Lincoln Takes Charge

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Gideon Welles also had passed a sleepless night, for it seemed to him a national calamity to let a senatorial cabal dictate to the President the make-up of his Administration. Fessenden, too, fearful that Stanton and Chase would go, was racked with anxiety. Calling on Stanton, Fessenden to his relief found that pugnacious man determined to stay. “Seward shall not drive me out,” he blazed. Posting over to the Treasury, however, Fessenden was startled to learn that Chase had already decided to resign. If he stayed, he explained, he would be accused of having maneuvered to get Seward out (hardly a false accusation!), while conservative attacks would make his Treasury burden, already heavy, intolerable. In vain did Fessenden expostulate.

Welles, meanwhile, went at an early hour to the White House. His white beard tremulous with agitation, his stern eyes blazing, he bade Lincoln stand firm, for it was his duty to maintain the rights and independence of the Executive. He remarked that while Seward obviously had grave faults, his self-exalting ways and invasions of the sphere of his associates, from which Welles had suffered much, did not call for senatorial interference. Lincoln fully agreed, observing that if he yielded, the whole government must “cave in.” At the President’s request Welles then hurried to see Seward and repeat Lincoln’s words. He found the Secretary much excited, deeply wounded and chagrined, and voluble on the subject of his own sagacity and invaluable services to the nation—for his vanity never failed. That he—he in his own eyes practically the architect of the Republican party, the founder of its success, and the sheet-anchor of the Administration—should be thus assailed by men who had once professed the greatest deference, was an outrage without parallel.

And this New Yorker whose whole career had been founded on shifts and compromises had the effrontery to criticize Lincoln for not taking an adamant stand. The President, said he, should have rejected his resignation without hesitation, and defied the Senate majority by refusing to talk with its committee. Delighted by Welles’s attitude, Seward told him he might inform the President that the resignation could quickly be withdrawn. As if Lincoln did not know this! Welles, elated, hurried back to the White House.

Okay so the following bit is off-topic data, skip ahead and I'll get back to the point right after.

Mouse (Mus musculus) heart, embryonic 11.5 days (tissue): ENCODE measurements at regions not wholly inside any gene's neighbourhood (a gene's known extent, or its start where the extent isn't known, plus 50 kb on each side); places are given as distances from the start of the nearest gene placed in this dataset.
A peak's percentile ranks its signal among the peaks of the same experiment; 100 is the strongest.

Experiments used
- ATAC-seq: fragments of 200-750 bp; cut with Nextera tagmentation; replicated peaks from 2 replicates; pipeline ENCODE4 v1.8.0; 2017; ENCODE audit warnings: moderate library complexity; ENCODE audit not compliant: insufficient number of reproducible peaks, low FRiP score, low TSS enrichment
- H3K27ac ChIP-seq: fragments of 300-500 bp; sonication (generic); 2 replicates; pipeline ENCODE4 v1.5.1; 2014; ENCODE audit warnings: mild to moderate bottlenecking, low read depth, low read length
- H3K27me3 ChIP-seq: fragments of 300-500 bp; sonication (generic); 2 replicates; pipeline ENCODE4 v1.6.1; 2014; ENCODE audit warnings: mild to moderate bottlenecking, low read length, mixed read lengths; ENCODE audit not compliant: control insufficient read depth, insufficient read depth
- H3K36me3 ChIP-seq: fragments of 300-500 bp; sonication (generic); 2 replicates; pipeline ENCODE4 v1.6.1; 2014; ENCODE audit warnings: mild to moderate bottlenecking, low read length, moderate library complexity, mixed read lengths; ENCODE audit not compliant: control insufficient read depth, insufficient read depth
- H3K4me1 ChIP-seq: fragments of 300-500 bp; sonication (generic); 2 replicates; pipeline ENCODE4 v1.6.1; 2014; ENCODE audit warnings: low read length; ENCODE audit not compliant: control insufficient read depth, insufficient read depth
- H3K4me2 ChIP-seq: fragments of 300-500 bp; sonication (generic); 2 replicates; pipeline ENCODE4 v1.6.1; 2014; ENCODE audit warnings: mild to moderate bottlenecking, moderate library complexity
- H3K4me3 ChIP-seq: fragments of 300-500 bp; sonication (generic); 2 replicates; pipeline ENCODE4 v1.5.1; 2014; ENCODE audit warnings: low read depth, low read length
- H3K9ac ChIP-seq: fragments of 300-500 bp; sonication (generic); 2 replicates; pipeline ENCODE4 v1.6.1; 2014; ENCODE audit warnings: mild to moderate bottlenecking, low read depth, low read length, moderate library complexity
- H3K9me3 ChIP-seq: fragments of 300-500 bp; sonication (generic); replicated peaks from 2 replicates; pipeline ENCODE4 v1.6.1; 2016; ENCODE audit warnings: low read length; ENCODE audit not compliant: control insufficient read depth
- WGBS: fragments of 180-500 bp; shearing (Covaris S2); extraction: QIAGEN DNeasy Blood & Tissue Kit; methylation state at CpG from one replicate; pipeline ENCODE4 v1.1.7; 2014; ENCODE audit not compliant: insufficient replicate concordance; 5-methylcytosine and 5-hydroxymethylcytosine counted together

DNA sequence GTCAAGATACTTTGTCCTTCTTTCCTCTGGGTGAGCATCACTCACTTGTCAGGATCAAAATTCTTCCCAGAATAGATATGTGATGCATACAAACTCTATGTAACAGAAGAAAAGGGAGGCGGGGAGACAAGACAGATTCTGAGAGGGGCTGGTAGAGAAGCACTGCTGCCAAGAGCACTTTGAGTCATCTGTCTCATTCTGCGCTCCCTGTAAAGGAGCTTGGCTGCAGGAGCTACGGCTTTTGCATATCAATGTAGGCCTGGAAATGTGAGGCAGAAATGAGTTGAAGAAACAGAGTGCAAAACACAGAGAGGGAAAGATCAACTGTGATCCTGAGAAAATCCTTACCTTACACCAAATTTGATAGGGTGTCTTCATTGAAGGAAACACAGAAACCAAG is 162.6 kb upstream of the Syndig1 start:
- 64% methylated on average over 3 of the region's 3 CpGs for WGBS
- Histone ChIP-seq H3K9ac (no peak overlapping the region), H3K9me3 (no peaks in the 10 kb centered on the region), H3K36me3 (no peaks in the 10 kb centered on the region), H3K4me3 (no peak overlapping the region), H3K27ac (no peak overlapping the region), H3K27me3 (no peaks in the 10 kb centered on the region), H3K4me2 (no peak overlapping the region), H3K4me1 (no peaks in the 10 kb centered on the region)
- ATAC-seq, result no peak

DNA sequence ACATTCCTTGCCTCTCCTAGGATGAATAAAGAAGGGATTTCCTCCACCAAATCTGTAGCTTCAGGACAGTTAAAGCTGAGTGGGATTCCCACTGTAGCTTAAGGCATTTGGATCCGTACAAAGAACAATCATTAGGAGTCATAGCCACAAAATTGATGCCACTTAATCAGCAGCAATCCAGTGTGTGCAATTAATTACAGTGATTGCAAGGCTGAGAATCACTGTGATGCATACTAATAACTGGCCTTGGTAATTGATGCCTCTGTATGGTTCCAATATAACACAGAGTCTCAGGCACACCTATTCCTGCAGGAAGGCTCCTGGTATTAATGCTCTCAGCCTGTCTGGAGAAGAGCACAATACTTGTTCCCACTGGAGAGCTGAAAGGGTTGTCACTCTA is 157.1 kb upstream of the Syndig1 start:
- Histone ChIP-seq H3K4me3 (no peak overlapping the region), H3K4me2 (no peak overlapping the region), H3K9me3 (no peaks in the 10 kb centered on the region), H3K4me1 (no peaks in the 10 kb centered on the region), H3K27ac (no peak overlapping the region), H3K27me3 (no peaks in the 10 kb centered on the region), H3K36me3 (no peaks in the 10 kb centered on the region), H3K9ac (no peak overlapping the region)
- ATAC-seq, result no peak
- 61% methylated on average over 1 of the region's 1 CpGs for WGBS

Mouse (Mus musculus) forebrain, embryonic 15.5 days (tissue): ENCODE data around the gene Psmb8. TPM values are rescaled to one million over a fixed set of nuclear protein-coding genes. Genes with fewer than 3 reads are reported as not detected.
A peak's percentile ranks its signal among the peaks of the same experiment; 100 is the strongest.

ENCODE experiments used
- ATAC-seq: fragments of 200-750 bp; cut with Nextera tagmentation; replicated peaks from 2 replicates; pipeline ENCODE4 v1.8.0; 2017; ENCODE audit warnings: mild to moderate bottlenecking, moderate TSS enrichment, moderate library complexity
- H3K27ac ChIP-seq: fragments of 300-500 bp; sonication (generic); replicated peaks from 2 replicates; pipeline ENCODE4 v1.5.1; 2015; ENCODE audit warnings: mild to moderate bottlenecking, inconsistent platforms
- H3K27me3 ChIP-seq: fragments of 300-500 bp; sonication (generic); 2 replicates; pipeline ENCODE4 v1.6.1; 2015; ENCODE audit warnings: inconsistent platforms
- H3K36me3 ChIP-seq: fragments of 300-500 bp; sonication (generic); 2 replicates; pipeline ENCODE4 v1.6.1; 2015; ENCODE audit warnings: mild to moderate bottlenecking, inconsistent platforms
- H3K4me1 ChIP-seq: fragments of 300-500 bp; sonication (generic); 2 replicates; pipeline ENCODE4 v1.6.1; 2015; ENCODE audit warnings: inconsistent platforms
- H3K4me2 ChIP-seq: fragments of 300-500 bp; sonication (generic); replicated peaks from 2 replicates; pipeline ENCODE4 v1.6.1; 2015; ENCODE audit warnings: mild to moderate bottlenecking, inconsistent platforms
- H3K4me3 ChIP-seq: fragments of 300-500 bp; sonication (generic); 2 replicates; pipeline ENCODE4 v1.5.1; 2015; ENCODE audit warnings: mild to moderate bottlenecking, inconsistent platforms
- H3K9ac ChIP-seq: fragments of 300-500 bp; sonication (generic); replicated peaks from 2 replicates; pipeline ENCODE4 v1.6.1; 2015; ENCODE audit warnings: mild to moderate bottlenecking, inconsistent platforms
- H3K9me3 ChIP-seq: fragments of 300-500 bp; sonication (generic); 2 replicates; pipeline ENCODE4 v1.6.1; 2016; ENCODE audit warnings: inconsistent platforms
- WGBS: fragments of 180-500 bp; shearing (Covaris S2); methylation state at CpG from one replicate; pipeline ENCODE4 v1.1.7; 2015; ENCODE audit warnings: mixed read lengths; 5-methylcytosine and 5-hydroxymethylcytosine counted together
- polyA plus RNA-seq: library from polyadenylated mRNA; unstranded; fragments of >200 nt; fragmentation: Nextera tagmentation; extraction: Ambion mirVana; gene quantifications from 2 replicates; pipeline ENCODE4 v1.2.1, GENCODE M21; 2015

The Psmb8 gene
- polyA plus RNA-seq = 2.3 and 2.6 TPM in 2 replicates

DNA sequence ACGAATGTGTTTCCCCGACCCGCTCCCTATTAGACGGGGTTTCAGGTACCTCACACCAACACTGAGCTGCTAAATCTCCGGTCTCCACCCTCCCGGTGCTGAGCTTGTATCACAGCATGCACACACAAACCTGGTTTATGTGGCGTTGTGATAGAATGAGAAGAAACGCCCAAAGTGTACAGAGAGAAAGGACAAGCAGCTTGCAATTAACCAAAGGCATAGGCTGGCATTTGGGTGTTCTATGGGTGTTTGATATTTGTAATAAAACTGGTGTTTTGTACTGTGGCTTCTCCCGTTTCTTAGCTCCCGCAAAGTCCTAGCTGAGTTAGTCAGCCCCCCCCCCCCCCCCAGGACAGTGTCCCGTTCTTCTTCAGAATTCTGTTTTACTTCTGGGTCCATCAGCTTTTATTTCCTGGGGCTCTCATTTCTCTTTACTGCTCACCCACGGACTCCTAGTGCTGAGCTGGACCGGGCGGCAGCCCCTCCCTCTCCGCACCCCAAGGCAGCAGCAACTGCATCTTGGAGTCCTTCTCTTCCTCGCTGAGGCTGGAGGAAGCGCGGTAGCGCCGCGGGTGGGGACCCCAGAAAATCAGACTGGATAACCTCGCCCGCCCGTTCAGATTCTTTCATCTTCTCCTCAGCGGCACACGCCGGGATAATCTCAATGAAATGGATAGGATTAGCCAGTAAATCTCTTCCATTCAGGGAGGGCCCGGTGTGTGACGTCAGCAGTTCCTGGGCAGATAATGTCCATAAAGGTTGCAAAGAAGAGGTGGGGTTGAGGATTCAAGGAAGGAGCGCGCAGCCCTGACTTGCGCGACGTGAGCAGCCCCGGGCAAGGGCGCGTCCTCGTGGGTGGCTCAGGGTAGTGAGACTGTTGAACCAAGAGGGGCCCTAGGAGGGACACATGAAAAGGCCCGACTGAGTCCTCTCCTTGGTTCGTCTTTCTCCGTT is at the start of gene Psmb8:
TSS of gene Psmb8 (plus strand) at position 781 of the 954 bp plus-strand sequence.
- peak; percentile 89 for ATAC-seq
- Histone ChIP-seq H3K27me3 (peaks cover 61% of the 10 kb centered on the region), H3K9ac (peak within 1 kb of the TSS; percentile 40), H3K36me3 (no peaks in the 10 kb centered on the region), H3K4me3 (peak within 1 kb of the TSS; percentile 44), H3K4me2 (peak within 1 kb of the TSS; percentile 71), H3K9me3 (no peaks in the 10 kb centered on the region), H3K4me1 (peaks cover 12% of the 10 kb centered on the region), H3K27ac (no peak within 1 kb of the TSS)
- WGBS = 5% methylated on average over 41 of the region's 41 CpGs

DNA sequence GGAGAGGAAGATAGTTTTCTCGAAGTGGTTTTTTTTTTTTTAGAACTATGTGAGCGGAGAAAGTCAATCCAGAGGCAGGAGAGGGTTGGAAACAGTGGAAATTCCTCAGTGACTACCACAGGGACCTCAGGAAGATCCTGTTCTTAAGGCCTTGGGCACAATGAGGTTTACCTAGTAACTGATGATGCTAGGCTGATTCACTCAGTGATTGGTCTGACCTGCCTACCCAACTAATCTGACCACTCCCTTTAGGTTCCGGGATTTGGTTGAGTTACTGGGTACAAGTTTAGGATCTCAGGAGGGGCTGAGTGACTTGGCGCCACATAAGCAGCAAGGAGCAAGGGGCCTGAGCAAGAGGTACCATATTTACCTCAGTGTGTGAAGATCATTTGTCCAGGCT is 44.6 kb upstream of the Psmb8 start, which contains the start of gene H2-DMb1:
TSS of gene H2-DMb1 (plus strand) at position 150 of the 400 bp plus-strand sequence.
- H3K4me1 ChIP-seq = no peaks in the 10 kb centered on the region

Here occurred the culminating scene of the crisis. When Welles entered the President’s office Chase and Stanton were there, the President out. Welles spoke to them of his strong opposition to Seward’s resignation, and thought them evasively acquiescent. The President entered, his eye on Welles. “Have you seen the man?” he demanded. “I have, and he assents to our views,” replied Welles. Thereupon the President turned to Chase and said that he had sent for him because he was deeply troubled by the situation—an obvious hint. The Secretary, expressing pain over the previous night’s conference, replied that he had prepared his resignation.

“Where is it?” demanded Lincoln, his eyes lighting up. Chase hesitantly took it from his pocket. “Let me have it,” ejaculated the President, stretching out his long arm. The Secretary wished to say something, but Lincoln ripped open the seal and hastily scanned the letter. “This,” he said with a triumphant laugh, “cuts the Gordian knot.” An expression of deep satisfaction overspread his face. “I can dispose of this subject now without difficulty,” he went on, turning in his chair. “I see my way clear.” Stanton interposed with a pompous offer of his own resignation, which Lincoln waved aside. “The trouble is ended,” he said, and dismissed all three.

The crisis was indeed over. Lincoln, holding both resignations, could let the Radicals understand that if Seward went Chase must go too. In his delight he fell back upon frontier imagery. “Now I can ride,” he told Senator Harris. “I have got a pumpkin in each end of my bag.” He told another man: “Now I have the biggest half of the hog. I shall accept neither resignation.” Later he remarked to John Hay that he was sure he had managed the affair correctly. “If I had yielded to that storm and dismissed Seward the thing would all have slumped over one way, and we should have been left with a scanty handful of supporters.” The Radicals were actually too few and weak to govern the country, and when Lincoln publicly announced on December 22 that he had requested both Seward and Chase to withdraw their resignations, public comment made them aware of that fact.

The storm not only cleared the air, but taught a needed lesson to all concerned, including Lincoln.